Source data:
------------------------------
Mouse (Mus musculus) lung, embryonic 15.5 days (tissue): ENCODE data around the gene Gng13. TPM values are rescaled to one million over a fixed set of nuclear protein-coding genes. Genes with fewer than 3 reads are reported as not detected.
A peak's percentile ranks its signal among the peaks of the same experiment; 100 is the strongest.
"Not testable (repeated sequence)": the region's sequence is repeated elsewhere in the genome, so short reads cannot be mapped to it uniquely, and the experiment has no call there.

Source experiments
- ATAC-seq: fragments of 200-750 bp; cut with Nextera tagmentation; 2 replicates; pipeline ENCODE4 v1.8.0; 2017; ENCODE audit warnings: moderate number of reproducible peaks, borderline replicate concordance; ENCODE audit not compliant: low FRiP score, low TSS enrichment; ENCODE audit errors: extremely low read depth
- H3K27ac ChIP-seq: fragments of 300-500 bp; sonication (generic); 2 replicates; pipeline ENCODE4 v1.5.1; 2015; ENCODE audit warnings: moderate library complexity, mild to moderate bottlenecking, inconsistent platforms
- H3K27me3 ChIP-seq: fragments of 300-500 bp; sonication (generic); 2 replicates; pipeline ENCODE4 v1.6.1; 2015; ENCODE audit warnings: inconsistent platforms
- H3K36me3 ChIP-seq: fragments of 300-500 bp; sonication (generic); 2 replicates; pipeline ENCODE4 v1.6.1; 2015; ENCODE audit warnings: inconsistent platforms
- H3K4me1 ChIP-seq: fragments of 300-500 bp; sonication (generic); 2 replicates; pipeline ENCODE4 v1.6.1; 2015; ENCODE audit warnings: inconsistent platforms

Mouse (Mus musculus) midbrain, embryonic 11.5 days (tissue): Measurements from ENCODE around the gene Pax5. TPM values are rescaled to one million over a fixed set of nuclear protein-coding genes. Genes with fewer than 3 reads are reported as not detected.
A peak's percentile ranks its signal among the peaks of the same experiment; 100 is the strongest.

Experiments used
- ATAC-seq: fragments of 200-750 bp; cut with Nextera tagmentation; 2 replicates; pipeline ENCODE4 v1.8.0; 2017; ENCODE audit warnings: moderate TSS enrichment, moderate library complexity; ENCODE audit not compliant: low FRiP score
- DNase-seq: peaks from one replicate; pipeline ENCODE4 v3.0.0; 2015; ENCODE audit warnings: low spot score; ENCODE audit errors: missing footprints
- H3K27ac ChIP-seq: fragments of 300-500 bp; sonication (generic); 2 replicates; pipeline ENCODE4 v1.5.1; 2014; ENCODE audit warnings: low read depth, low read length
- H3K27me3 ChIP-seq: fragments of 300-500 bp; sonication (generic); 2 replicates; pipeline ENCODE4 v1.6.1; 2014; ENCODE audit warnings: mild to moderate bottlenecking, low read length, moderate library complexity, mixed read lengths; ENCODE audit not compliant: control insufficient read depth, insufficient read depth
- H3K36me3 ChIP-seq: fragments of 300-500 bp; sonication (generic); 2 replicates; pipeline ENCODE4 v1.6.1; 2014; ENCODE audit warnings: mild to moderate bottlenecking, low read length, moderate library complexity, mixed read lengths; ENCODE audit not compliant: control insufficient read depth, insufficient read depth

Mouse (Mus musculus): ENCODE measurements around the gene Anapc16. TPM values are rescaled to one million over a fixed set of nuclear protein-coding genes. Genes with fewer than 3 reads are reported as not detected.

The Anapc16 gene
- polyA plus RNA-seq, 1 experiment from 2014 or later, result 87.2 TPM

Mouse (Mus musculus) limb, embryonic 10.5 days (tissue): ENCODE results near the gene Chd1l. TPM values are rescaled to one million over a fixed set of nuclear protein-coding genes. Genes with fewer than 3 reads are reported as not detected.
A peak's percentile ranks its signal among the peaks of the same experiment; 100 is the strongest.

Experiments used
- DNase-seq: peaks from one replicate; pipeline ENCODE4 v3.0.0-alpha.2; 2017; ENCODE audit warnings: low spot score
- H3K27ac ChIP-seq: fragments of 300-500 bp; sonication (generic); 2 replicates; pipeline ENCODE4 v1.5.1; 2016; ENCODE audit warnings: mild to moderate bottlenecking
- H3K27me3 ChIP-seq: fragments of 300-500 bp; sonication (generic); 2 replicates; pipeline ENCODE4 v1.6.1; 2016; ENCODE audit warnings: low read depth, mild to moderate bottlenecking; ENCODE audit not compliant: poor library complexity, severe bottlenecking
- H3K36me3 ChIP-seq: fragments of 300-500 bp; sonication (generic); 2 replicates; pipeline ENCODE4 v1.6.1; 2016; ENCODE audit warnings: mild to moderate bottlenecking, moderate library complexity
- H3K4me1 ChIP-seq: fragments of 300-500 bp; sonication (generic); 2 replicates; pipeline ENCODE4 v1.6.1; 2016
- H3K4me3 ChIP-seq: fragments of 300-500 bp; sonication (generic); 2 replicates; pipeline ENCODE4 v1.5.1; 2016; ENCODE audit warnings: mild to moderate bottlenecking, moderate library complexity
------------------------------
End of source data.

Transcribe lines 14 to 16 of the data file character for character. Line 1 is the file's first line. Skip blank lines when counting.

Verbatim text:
- DNase-seq: peaks from one replicate; pipeline ENCODE4 v3.0.0; 2015; ENCODE audit warnings: low spot score; ENCODE audit errors: missing footprints
- H3K27ac ChIP-seq: fragments of 300-500 bp; sonication (generic); 2 replicates; pipeline ENCODE4 v1.5.1; 2014; ENCODE audit warnings: low read depth, low read length
- H3K27me3 ChIP-seq: fragments of 300-500 bp; sonication (generic); 2 replicates; pipeline ENCODE4 v1.6.1; 2014; ENCODE audit warnings: mild to moderate bottlenecking, low read length, moderate library complexity, mixed read lengths; ENCODE audit not compliant: control insufficient read depth, insufficient read depth